This dog breed is highly adaptable. They’re happy to live in an apartment of home. As long as they receive the love from their family and the correct amount of daily exercise, this dog breed will thrive and be a happy and healthy dog breed. A dog that doesn’t receive the correct care can easily become bored, depressed and destructive.
Generally, the Frenchie is well behaved and has a fantastic temperament. Providing they receive the correct training from a young age, this dog breed will go on to be a happy and obedient dog.
The French bulldog is very affectionate and will happily spend majority of their day showering their owner with lots of wet kisses and warm snuggles. This beautiful dog breed aims to please and will go out of their way to keep you happy. They equally love the same amount of love and attention back from their owner.
This dog breed is known for being rather silly and playful. They love to entertain their owners and this has to be one of their most beautiful qualities; resulting in them becoming one of the most popular dog breeds in the UK. They’re known for displaying their puppy-like behaviour right up until adulthood.
This dog breed is not really known for being vocal. French bulldogs need to be taught from a young age not to bark too loud. This must be done in a caring way to ensure they understand what is expected of them and done in a way that doesn’t frighten them. This will ensure they grow up to be well-balanced dogs.
The French bulldog is not particularly territorial. However, they do need to be trained form a young age to understand where they sit within the pack and to know what good and naughty behaviour is. Teaching them when they’re young will prevent them from displaying negative behavioural traits and from becoming territorial.
The French Bulldog ranks at the lower portion of the canine intelligence scale, which makes training a bit challenging. However, the key to teaching a dog is to start out young. This means that training the French Bulldog to follow basic and essential commands (such as come, stay, sit, etc.) should start during puppyhood. Basic commands are essential for the dog to learn early, progressing into a wide range of commands as the dog gets older. Fun and upbeat training coupled with positive reinforcement methods are the best training style suitable for the French Bulldog.
The French Bulldog has a short, smooth, shiny coat with loose and wrinkled skin in the head and shoulders. The coat is quite easy to groom and only needs occasional brushing. Check the skin for any sign of allergies or infections as well as skin lesions. Clean the ears on a regular basis using a damp cloth. Dry ear edges can be treated with mineral oil or baby oil. Inspect the facial wrinkles and make sure they are free from bacterial infections. Dry the coat and skin thoroughly after bathing to prevent the onset of bacterial infections.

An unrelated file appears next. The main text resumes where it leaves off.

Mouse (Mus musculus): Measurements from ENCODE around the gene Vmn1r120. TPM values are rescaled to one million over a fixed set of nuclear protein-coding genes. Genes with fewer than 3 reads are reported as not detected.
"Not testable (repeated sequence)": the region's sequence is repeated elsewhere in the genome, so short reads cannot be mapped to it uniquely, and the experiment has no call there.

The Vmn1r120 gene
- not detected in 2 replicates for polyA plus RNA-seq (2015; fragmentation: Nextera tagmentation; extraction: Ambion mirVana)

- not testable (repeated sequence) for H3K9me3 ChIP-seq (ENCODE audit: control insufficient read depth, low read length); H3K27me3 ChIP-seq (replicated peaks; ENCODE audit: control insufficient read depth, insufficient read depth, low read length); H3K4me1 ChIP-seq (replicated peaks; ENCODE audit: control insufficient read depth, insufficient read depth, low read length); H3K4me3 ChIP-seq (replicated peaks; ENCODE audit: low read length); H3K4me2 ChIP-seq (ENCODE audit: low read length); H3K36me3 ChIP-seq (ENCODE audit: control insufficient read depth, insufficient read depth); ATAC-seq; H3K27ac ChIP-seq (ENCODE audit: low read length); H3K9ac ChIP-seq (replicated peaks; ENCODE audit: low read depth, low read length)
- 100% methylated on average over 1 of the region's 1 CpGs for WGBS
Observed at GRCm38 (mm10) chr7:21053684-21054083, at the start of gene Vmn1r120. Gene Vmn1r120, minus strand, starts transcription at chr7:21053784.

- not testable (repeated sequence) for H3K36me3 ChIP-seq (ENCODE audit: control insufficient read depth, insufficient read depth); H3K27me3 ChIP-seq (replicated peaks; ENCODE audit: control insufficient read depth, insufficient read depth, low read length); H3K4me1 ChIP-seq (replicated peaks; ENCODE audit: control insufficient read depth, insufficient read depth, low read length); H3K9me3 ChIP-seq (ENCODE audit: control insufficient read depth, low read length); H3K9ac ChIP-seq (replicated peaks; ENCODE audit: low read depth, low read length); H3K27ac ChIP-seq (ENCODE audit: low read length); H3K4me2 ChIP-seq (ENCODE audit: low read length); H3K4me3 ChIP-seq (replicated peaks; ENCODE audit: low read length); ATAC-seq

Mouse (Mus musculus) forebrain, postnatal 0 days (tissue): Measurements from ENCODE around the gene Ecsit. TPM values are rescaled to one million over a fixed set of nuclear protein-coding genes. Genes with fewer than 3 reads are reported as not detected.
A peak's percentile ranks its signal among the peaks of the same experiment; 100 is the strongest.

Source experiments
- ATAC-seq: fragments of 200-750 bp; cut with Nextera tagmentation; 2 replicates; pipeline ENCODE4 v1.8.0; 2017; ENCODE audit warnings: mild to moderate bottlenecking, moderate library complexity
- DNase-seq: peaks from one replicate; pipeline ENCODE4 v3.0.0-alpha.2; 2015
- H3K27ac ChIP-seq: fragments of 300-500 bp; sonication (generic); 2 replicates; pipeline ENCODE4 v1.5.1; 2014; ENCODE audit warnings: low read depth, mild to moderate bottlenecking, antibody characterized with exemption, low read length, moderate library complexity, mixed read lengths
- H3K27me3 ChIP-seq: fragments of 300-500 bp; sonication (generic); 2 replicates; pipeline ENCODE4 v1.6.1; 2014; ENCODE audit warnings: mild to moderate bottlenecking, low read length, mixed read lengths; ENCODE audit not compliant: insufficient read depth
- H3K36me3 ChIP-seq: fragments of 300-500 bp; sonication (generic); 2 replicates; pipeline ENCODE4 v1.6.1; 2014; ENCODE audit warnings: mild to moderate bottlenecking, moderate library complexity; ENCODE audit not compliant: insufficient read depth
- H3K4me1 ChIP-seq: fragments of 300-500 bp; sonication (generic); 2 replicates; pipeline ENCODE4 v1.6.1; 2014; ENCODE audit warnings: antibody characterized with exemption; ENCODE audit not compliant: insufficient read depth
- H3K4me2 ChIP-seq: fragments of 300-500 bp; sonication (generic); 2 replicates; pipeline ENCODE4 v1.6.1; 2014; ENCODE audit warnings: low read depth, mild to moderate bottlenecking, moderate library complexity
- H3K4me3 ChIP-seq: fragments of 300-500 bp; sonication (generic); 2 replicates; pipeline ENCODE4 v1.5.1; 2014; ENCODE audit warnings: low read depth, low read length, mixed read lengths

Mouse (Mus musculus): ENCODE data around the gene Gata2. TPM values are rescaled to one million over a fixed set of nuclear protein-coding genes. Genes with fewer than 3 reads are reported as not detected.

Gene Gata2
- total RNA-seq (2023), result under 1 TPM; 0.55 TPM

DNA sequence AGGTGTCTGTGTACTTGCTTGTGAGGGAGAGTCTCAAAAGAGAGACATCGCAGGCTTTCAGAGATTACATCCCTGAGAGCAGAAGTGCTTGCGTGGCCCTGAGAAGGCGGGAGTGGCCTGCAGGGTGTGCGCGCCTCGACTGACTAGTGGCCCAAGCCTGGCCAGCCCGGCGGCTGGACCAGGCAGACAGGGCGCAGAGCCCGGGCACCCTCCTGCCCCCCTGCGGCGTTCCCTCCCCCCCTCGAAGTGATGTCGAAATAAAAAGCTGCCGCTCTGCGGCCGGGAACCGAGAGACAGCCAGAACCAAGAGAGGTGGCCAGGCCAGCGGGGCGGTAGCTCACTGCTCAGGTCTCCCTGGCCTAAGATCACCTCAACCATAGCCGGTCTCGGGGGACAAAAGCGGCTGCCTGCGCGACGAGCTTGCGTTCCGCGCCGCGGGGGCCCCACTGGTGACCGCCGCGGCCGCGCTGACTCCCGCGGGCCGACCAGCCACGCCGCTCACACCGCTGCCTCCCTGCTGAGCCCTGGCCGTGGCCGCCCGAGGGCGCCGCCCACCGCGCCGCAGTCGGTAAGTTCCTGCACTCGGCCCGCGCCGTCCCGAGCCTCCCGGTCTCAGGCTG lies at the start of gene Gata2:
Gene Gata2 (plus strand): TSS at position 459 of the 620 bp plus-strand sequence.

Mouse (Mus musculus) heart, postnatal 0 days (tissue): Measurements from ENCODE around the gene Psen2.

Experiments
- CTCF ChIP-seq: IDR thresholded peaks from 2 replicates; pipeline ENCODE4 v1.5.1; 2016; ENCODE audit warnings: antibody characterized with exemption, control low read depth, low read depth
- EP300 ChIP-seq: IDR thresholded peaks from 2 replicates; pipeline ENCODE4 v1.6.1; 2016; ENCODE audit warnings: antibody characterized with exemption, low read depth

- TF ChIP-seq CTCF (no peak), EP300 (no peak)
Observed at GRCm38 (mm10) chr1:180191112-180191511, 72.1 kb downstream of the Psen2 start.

The French Bulldog has a bulky body and a short muzzle that is known to have a compromised breathing system. These factors make it rather difficult for the dog to regulate body temperatures. In hot weather conditions, it may suffer from heat stroke if left under the heat for a long period. Its short single coat on the other hand, makes the dog intolerable of cold weather particularly during winter and requires warm clothing.
With a lifespan of 12 to 14 years, the French Bulldog is generally a healthy breed with a few health predispositions, including:
Some French Bulldogs have been known to suffer with deafness, which Is more commonly seen in Frenchie’s that are white, Pied or Merle coloured coats. They can be tested, which is normally carried out when they’re 6 weeks of age. Frenchie’s can also suffer with Stenosis, which is a condition that is often seen within this dog breed. Stenosis is recognisable when they’re young and can be treated if spotted early. This condition affects the outer and inner part of the dog’s nostril and impacts their breathing. A dog suffering with this condition then goes on to suffer with BOAS if not treated early enough.
The French Bull Dog can suffer with thyroid issues, which can have an affect their skin. Generally, this dog’s skin condition is very good, although they can also suffer with grass allergies. Allergies within dogs are often hard to detect and therefore treat. To better understand what could be triggering your dog to suffer with allergens you will need to eliminate certain food groups, cleaning products and possibly airborne allergies.
Listed below are some of the most common allergy triggers:
The French bulldog should be given their initial vaccination after they’re sold. This is the new owners responsibility to ensure that the puppy then has their follow-up injects within the given time period. The following is recommended time frame:
10-12 weeks of age. Please note that a puppy will not have the full protection straight away, but will be fully protected 2 weeks after they have then received their second vaccination.